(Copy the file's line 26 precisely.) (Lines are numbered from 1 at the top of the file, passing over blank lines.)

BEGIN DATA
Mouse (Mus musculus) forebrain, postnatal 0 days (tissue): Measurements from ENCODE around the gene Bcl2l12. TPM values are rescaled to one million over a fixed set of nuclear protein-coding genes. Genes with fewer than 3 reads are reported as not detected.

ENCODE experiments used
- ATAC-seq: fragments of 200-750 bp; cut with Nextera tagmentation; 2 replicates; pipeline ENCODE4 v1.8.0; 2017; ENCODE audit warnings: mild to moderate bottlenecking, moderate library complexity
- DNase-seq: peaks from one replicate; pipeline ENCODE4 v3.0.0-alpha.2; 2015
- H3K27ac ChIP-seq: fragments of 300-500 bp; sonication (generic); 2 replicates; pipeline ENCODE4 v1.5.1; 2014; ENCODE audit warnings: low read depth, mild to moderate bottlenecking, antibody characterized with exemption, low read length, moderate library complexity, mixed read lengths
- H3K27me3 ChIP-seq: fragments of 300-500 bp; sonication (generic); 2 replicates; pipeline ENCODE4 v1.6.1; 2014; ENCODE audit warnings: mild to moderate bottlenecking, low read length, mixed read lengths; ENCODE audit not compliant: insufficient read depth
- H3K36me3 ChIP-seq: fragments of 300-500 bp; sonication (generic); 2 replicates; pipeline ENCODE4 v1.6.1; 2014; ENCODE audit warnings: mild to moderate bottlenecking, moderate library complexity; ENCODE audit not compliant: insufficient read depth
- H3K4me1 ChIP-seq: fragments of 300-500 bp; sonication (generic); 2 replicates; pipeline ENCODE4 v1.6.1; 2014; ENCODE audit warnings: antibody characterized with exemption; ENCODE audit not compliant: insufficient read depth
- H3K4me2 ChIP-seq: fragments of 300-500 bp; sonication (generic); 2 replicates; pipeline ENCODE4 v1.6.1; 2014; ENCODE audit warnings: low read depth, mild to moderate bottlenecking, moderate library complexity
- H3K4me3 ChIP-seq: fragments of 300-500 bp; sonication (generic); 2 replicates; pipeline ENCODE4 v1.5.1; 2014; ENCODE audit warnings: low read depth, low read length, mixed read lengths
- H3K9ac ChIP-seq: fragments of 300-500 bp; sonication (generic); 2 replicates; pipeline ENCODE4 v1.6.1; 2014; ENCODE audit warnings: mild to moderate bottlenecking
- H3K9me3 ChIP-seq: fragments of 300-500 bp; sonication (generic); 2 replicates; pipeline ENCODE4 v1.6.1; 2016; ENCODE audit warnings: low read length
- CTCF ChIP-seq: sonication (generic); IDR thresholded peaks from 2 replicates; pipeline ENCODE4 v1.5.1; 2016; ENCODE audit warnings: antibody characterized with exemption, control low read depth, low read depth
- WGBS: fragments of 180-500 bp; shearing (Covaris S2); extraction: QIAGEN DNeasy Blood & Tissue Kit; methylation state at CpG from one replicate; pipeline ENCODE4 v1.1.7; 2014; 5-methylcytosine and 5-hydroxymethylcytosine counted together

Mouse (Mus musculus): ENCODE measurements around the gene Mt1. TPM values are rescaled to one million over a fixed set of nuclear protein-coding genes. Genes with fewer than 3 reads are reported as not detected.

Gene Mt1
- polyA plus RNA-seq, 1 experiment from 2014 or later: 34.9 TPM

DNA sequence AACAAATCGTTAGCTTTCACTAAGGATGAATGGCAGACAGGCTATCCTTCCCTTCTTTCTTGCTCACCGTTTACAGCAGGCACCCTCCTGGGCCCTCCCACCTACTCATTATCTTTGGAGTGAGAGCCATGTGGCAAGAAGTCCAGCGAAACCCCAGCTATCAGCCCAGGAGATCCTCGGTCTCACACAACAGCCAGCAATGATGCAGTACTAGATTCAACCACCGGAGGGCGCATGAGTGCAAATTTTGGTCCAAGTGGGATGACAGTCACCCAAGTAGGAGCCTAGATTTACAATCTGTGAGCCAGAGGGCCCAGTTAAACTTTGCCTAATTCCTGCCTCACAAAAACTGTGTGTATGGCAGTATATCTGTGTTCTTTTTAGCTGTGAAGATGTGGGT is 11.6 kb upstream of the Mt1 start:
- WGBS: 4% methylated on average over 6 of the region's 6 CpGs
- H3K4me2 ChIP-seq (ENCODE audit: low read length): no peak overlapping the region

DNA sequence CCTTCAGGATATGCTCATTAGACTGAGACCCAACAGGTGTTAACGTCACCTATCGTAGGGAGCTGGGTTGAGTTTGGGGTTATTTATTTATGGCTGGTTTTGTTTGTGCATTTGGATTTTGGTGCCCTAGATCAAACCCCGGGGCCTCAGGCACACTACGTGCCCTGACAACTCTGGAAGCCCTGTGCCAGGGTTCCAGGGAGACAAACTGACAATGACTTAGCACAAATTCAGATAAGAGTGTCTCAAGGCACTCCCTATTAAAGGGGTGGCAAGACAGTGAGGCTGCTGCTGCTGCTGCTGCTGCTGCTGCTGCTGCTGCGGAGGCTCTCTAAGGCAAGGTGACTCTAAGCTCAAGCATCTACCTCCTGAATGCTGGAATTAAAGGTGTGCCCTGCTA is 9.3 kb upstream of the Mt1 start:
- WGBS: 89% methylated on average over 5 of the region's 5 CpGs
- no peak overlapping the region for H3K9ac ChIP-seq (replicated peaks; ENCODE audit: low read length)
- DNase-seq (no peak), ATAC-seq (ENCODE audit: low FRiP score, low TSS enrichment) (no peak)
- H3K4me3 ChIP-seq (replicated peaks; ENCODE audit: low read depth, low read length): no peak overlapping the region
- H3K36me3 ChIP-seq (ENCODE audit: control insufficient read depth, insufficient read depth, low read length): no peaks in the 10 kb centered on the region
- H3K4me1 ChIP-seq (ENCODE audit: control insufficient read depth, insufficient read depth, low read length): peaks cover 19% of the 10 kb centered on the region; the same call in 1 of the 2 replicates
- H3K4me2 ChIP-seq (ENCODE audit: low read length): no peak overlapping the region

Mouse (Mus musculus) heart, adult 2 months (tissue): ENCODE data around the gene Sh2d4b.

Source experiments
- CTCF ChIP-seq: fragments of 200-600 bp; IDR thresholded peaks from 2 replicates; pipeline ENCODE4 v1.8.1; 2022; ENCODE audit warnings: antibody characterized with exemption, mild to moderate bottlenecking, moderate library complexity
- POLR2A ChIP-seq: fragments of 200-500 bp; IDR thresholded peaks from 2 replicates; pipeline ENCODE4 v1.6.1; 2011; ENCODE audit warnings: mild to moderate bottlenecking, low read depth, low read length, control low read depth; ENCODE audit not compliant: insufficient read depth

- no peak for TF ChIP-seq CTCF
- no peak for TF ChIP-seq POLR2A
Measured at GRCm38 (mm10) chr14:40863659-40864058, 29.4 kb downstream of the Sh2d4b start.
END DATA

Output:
- H3K36me3 ChIP-seq (ENCODE audit: control insufficient read depth, insufficient read depth, low read length): no peaks in the 10 kb centered on the region